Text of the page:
In the early 1840s most of the American public were persuaded that God's given freedom, that they enjoyed, was to be spread out to as much territories as it was possible. Americans saw how their democratic institutions really worked. Therefore, they were determined to take possession of neighboring land and establish the same institutions there. However, besides the political ideals, there was also a greed for land. Most of the members of the Democratic Party were destined to expend the territories of the Untied States. That emotional upsurge was called Manifest Destiny. Although Manifest Destiny was criticized by some people as blatantly racist, it enjoyed support among U.S. citizens and politicians in the mid- and late 1800s. The westward migration of U.S. citizens was encouraged by Manifest Destiny, a belief that territorial expansion by the United States was both inevitable and divinely ordained. Those who believed in Manifest Destiny also believed that the culture of the United States was superior to other cultures and that republican forms of government and democracy should be expanded in order to "civilize" other peoples.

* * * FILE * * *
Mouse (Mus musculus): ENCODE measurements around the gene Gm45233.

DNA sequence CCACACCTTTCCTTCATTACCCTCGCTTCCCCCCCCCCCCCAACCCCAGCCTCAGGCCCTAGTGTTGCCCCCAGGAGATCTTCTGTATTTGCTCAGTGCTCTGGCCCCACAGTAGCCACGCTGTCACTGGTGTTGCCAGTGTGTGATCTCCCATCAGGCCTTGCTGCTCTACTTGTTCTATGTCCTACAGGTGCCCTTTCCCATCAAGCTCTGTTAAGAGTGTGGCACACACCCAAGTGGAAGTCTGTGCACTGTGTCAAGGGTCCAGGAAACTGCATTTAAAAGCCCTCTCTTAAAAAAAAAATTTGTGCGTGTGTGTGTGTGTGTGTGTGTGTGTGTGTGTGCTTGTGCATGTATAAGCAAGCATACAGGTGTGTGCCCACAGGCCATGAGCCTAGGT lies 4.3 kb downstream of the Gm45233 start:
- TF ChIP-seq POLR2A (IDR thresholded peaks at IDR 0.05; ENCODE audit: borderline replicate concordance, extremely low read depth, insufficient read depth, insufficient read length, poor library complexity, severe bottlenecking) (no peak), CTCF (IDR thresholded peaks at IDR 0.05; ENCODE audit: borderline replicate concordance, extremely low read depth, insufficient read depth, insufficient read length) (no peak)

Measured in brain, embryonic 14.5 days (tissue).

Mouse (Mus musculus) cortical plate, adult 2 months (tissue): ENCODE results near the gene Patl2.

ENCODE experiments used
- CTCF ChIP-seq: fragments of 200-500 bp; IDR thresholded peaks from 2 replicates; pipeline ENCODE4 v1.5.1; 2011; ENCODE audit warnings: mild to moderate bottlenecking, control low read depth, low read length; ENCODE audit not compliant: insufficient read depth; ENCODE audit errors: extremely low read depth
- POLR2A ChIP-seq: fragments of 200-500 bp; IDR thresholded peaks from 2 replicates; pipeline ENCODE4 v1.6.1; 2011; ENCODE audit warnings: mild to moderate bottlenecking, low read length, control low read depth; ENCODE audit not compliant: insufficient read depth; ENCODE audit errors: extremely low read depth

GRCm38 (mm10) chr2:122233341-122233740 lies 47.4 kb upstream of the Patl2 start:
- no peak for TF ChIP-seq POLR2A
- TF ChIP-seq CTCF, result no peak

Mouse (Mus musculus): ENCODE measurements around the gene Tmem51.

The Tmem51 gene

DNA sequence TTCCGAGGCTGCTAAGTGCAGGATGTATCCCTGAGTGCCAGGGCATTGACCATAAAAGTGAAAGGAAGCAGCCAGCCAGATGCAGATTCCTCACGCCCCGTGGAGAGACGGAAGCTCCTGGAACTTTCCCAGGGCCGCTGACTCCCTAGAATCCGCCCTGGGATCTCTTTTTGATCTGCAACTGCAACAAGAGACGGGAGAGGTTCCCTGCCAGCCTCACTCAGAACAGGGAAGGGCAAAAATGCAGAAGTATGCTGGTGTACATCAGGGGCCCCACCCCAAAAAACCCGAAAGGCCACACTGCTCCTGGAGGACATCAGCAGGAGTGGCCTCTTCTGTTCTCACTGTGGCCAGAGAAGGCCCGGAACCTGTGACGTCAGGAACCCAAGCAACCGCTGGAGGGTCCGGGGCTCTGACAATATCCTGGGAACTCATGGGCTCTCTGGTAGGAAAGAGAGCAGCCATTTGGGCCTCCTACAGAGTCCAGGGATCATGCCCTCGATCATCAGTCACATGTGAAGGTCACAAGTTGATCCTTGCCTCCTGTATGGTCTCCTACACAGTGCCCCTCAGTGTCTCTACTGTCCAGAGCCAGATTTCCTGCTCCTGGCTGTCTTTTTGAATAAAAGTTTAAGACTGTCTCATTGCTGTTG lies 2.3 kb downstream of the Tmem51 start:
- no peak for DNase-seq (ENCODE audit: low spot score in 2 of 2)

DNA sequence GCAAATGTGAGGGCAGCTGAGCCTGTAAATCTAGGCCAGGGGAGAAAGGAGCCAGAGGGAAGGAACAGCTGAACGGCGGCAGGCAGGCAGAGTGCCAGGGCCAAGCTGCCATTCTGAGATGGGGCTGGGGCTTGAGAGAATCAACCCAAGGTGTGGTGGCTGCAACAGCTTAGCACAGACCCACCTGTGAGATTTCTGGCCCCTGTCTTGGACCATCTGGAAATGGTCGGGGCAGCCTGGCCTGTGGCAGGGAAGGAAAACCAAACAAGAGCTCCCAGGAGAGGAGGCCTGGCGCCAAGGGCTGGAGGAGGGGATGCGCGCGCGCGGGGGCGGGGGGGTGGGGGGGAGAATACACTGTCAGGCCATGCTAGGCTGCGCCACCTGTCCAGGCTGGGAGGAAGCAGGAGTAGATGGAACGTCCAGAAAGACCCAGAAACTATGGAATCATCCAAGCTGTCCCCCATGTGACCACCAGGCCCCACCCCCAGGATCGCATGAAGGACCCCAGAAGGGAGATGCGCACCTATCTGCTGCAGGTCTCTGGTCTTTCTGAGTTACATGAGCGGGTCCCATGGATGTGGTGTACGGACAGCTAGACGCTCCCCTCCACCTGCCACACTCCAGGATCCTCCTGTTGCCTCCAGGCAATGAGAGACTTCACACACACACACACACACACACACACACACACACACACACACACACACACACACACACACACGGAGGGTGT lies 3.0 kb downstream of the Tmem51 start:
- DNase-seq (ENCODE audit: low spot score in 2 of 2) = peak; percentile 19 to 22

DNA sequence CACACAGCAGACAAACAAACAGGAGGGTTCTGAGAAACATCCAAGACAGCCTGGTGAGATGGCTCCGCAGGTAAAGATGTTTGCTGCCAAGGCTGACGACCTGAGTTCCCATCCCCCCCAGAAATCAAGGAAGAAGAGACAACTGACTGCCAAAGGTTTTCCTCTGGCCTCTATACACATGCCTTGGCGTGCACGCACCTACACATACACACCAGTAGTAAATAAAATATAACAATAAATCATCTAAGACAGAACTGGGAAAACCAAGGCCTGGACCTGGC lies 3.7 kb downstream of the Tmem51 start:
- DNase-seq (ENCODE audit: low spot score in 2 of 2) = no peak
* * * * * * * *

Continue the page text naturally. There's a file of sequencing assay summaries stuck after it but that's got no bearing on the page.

Manifest Destiny was very popular especially during the presidency of James K. Polk (1845-1849). Polk and his administrators sought trade outlets to the Pacific Ocean and were looking into possessing coasts and bays of Texas, Oregon and California. Manifest Destiny was an ideology that became one of the causes for the Mexican conflict.
The events, which lead to the Mexican conflict, started in the state of Texas. Mexico granted the independence to Texas only on the condition that Texas would not attach itself to any other country. However, three days before Polk took office, President Tyler had signed a bill annexing Texas to the United States. This caused Mexico to break off relations with the United States.